If you’ve never seen The Road, there’s a scene in which Viggo Mortensen and his son stumble across an abandoned fallout shelter and earn a brief reprieve from the horrors of the world. That feels like the genesis of Hidden, a straight-to-DVD film from Matt and Ross Duffer that toes the line between being a thriller and a horror film.
Something bad has happened, forcing Ray (Alexander Skarsgard), Claire (Andrea Riseborough) and their daughter Zoe (Emily Alyn Lind) to take refuge in a fallout shelter. What’s happening on the surface is left vague — hinted at only by talk of “breathers” that are looking for them — as are the events that led to them being there. What we do know is that they’ve been down there for more than 300 days now, and they’re wondering if they’re the last ones left.
Much of the film focuses on their struggles as equipment breaks down and food supplies start to run out. Emotional and mental anguish are every bit as threatening as those more tangible issues, however, and watching the parents try to keep their daughter’s spirits up (and their own) is another significant part of the plot.
While they’ve managed to stay hidden for nearly a year, their situation deteriorates rapidly after an accident compromises their safety, which makes for a fairly intense final act.
Both Skarsgard (True Blood) and Riseborough (Oblivion) are good in their roles with the husband trying to maintain a positive outlook as his wife becomes more and more worried. They each have their moments of failure and triumph, and it creates a believable relationship between the two based on their seemingly hopeless circumstances.
There’s a good bit of tension building going on in Hidden. The claustrophobic setting, the vague threat and the slowly rationed flashbacks keep you wondering what kind of danger is lurking on the surface. And when the movie starts answering those questions they’re refreshingly unexpected, which should be good for at least a few surprising moments.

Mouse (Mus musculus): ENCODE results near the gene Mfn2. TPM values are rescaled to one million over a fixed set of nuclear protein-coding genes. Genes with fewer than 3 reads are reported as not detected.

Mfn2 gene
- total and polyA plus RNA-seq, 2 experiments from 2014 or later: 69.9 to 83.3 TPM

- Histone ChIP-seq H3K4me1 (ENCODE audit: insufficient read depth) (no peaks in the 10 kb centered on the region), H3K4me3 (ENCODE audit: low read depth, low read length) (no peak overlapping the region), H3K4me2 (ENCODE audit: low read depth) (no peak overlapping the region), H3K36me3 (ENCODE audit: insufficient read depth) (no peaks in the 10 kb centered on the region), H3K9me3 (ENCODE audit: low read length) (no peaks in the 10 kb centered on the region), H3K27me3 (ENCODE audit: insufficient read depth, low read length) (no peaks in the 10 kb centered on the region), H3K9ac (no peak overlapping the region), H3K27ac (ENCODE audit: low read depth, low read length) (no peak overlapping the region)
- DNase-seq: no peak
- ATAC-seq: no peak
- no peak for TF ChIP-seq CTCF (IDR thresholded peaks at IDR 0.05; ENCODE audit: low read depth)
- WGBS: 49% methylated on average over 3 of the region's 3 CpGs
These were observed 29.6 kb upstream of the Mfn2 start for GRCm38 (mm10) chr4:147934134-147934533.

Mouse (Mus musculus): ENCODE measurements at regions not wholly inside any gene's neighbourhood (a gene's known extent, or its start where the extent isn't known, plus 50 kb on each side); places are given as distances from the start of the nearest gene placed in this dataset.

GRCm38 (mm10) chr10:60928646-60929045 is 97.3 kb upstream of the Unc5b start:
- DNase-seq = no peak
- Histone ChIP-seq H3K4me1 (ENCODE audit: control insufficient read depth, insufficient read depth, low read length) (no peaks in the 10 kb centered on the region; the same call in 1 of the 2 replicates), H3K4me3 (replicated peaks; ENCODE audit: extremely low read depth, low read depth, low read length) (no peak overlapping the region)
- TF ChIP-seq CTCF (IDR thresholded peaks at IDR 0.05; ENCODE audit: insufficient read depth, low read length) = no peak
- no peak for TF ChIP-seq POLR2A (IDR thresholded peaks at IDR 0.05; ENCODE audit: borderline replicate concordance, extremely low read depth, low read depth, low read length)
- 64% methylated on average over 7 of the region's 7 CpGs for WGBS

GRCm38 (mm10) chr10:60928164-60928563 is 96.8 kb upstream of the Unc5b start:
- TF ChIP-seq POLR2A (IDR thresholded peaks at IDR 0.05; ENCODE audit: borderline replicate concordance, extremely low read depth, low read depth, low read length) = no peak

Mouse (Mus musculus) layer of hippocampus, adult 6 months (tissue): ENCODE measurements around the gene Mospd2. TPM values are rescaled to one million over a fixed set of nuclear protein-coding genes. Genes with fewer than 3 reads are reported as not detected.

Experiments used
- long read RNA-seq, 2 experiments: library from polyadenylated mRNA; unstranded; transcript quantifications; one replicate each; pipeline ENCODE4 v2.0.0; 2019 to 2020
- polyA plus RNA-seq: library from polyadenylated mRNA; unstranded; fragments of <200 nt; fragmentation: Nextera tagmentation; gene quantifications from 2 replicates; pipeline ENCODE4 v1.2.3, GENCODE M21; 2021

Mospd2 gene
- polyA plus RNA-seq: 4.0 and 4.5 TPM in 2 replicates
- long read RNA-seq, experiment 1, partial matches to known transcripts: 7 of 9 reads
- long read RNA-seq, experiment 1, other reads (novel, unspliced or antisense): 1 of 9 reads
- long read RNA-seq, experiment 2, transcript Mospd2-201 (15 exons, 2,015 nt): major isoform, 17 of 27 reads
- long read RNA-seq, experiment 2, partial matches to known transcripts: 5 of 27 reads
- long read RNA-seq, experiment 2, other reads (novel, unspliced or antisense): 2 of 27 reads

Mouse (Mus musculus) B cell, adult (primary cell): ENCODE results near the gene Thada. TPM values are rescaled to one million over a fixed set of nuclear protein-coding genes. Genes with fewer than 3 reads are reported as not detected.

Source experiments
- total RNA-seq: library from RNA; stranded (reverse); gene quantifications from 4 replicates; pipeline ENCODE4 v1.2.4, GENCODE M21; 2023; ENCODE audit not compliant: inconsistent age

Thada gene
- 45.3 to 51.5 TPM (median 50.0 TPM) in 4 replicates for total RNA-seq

When 99 per cent of a movie features three people, and one of the three is super annoying it’s a serious issue. Such is the case with Zoe, who is massively overexposed as the centrepiece of the film. While the performance left plenty to be desired, the character is the bigger issue. There’s too much inconsistency in her behaviour, and her inability to remain quiet during key moments seemed at odds with the setup that they’ve been down there for almost a year.
Although we appreciated the tense moments, too much of the film’s roughly 80-minute run time is spent building to an encounter and not enough is spent on the encounter itself. We know enough about the family — their insecurities, relationship to one another and so on — well before the movie pulls the trigger on moving the plot forward, and it makes things too unbalanced.
There’s nothing remarkable about Hidden. It has its moments, but they’re padded out with too much of the story focusing on Zoe. Still, if you enjoy a more emotionally driven horror/thriller it could be worth your time to watch.